No, it isn’t today nor should it be any other day.
When we judge others, it is based upon our preconceived notions of what is right, proper or otherwise fits into our narrow mold of the perfect human being or situation, as we perceive it. While we are so caught up in our own misconceived perception, we risk stagnation. We actually find ourselves caught living in a world of hate and criticism, which only propagates to fill our lives with the same.
For those who believe in karma, focusing on the judgmental and hate filled thoughts opens the door to ‘bad karma’. People can find themselves wallowing in negativity every day, often not realizing they’re creating their own mess. On top of this, complaining that life didn’t turn out the way someone wanted is moot; it gets them nowhere. Taking a step back and evaluating past choices, decisions and lifestyle can do a lot to offer clarity. Thought process leaning toward beauty, opportunity and love can be considered ‘good karma’. You get back what you give out.
“By judging others we blind ourselves to our own evil and to the grace which others are just as entitled to as we are.” Dietrich Bonhoeffer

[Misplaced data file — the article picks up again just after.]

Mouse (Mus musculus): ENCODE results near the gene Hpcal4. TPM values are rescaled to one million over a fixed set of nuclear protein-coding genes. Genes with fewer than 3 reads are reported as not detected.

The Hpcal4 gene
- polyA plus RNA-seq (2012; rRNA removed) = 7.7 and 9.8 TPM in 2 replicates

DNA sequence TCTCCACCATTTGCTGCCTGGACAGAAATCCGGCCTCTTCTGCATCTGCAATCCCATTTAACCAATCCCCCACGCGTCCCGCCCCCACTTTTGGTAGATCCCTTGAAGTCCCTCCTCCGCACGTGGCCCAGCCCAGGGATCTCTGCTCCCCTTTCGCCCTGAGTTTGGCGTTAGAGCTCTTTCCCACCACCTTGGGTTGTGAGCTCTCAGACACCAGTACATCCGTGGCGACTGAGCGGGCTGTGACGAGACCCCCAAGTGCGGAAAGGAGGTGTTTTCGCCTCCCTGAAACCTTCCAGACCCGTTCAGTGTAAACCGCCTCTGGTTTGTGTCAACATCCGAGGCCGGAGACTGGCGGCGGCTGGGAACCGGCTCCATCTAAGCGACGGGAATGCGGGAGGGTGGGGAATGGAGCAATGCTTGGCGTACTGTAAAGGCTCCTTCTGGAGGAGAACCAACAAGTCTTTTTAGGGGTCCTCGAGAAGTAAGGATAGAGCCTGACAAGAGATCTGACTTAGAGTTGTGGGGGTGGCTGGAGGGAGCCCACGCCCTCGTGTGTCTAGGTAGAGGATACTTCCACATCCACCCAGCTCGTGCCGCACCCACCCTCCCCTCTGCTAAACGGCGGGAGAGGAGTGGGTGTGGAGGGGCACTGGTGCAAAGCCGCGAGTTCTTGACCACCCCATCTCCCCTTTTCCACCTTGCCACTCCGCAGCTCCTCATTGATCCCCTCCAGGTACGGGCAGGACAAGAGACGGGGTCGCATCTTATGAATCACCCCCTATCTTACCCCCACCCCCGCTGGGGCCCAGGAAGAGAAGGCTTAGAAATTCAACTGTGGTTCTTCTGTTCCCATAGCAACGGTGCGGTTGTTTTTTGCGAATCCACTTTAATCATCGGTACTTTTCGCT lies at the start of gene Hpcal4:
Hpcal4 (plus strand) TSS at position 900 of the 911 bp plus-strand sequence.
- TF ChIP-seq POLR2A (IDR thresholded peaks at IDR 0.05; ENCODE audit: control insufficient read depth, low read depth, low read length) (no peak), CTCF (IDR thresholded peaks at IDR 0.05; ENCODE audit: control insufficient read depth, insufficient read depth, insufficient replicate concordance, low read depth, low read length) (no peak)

Why, on occasion do we find ourselves so righteously perfect that we cast such a negative biases on someone else? Does race, creed, sexual preference, color, religion, clothing style, weight, body type, height, living arrangements, or even family skeletons determine the heart and spirit of a person? Are others any less deserving of kindness and respect than us?
“It is just as cowardly to judge an absent person as it is wicked to strike a defenseless one. Only the ignorant and narrow-minded gossip, for they speak of persons instead of things.” Lawrence Lovasik
Unfortunately, we’re not mind readers and aren’t privy to the personal and internal trials and tribulations of the passerby. Without getting to know them, without asking for more information, how can we make an informed assumption? What a different world this would be if we based opinions on fact or action, not on appearances or other superficial stereotypes.
What if we all tried to view someone using our heart versus our eyes?
When we judge and ridicule others, we speak volumes about our own flaws.
Shush our inner critic for a while, dig deep for compassion and understanding and open our hearts to the possibility there is more beauty within others than we can see.